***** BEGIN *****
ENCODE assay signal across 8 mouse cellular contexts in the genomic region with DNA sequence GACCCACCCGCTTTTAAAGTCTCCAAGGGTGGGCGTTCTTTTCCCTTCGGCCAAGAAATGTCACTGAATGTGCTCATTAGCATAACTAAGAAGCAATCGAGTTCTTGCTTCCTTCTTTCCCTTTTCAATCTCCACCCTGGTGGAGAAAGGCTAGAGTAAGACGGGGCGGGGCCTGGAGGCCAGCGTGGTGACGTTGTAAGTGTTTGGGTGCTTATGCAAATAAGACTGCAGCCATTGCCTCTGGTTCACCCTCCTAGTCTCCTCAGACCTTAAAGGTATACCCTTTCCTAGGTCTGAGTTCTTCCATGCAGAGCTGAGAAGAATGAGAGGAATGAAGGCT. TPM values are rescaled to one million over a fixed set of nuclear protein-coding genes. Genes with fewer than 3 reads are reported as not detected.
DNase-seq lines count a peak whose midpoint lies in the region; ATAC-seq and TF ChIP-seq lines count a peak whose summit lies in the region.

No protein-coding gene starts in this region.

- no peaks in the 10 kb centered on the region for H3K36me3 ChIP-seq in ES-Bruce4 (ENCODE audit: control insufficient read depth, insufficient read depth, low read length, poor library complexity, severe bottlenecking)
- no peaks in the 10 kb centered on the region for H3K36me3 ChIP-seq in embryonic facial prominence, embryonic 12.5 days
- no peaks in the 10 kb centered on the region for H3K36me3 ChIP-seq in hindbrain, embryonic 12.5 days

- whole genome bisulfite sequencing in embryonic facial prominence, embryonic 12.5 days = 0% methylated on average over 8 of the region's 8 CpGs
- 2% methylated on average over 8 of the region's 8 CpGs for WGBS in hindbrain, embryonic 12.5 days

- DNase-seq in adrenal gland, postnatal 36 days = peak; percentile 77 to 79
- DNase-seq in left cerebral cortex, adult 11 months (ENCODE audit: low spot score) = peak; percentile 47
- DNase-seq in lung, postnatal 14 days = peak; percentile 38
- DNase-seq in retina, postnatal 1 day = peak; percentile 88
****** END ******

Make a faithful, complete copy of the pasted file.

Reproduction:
ENCODE assay signal across 8 mouse cellular contexts in the genomic region with DNA sequence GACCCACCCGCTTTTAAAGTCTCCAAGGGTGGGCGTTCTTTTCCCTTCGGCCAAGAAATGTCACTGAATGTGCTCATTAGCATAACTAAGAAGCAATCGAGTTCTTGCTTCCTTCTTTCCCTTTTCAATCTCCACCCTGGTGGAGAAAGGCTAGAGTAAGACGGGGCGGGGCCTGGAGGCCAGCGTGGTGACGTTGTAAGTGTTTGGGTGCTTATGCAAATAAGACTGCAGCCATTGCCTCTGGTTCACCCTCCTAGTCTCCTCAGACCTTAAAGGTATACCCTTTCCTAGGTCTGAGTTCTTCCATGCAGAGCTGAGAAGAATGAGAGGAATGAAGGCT. TPM values are rescaled to one million over a fixed set of nuclear protein-coding genes. Genes with fewer than 3 reads are reported as not detected.
DNase-seq lines count a peak whose midpoint lies in the region; ATAC-seq and TF ChIP-seq lines count a peak whose summit lies in the region.

No protein-coding gene starts in this region.

- no peaks in the 10 kb centered on the region for H3K36me3 ChIP-seq in ES-Bruce4 (ENCODE audit: control insufficient read depth, insufficient read depth, low read length, poor library complexity, severe bottlenecking)
- no peaks in the 10 kb centered on the region for H3K36me3 ChIP-seq in embryonic facial prominence, embryonic 12.5 days
- no peaks in the 10 kb centered on the region for H3K36me3 ChIP-seq in hindbrain, embryonic 12.5 days

- whole genome bisulfite sequencing in embryonic facial prominence, embryonic 12.5 days = 0% methylated on average over 8 of the region's 8 CpGs
- 2% methylated on average over 8 of the region's 8 CpGs for WGBS in hindbrain, embryonic 12.5 days

- DNase-seq in adrenal gland, postnatal 36 days = peak; percentile 77 to 79
- DNase-seq in left cerebral cortex, adult 11 months (ENCODE audit: low spot score) = peak; percentile 47
- DNase-seq in lung, postnatal 14 days = peak; percentile 38
- DNase-seq in retina, postnatal 1 day = peak; percentile 88